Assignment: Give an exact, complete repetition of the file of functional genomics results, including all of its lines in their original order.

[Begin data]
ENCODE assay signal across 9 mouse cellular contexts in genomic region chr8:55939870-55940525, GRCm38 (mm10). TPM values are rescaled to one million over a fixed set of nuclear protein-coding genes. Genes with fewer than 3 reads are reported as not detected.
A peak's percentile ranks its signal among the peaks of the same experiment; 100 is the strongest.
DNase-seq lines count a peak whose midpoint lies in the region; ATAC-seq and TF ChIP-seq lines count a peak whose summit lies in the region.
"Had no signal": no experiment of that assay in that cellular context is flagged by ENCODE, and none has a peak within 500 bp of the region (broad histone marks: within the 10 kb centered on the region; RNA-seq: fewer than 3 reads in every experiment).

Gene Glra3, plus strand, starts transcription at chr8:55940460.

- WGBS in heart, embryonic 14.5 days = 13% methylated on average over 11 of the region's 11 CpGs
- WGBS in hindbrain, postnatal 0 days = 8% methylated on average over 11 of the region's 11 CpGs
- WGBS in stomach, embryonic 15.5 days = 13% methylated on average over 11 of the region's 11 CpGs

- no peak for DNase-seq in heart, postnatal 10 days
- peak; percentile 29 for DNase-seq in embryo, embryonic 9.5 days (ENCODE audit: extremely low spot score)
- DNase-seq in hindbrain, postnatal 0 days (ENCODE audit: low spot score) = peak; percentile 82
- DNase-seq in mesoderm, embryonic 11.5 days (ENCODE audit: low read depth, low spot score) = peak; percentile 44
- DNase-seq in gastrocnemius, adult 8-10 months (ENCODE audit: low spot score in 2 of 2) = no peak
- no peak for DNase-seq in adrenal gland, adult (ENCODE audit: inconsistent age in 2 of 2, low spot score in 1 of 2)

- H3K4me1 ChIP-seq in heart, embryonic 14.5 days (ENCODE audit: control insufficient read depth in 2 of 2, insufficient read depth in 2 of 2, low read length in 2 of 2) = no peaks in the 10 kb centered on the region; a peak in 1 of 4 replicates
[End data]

ENCODE assay signal across 9 mouse cellular contexts in genomic region chr8:55939870-55940525, GRCm38 (mm10). TPM values are rescaled to one million over a fixed set of nuclear protein-coding genes. Genes with fewer than 3 reads are reported as not detected.
A peak's percentile ranks its signal among the peaks of the same experiment; 100 is the strongest.
DNase-seq lines count a peak whose midpoint lies in the region; ATAC-seq and TF ChIP-seq lines count a peak whose summit lies in the region.
"Had no signal": no experiment of that assay in that cellular context is flagged by ENCODE, and none has a peak within 500 bp of the region (broad histone marks: within the 10 kb centered on the region; RNA-seq: fewer than 3 reads in every experiment).

Gene Glra3, plus strand, starts transcription at chr8:55940460.

- WGBS in heart, embryonic 14.5 days = 13% methylated on average over 11 of the region's 11 CpGs
- WGBS in hindbrain, postnatal 0 days = 8% methylated on average over 11 of the region's 11 CpGs
- WGBS in stomach, embryonic 15.5 days = 13% methylated on average over 11 of the region's 11 CpGs

- no peak for DNase-seq in heart, postnatal 10 days
- peak; percentile 29 for DNase-seq in embryo, embryonic 9.5 days (ENCODE audit: extremely low spot score)
- DNase-seq in hindbrain, postnatal 0 days (ENCODE audit: low spot score) = peak; percentile 82
- DNase-seq in mesoderm, embryonic 11.5 days (ENCODE audit: low read depth, low spot score) = peak; percentile 44
- DNase-seq in gastrocnemius, adult 8-10 months (ENCODE audit: low spot score in 2 of 2) = no peak
- no peak for DNase-seq in adrenal gland, adult (ENCODE audit: inconsistent age in 2 of 2, low spot score in 1 of 2)

- H3K4me1 ChIP-seq in heart, embryonic 14.5 days (ENCODE audit: control insufficient read depth in 2 of 2, insufficient read depth in 2 of 2, low read length in 2 of 2) = no peaks in the 10 kb centered on the region; a peak in 1 of 4 replicates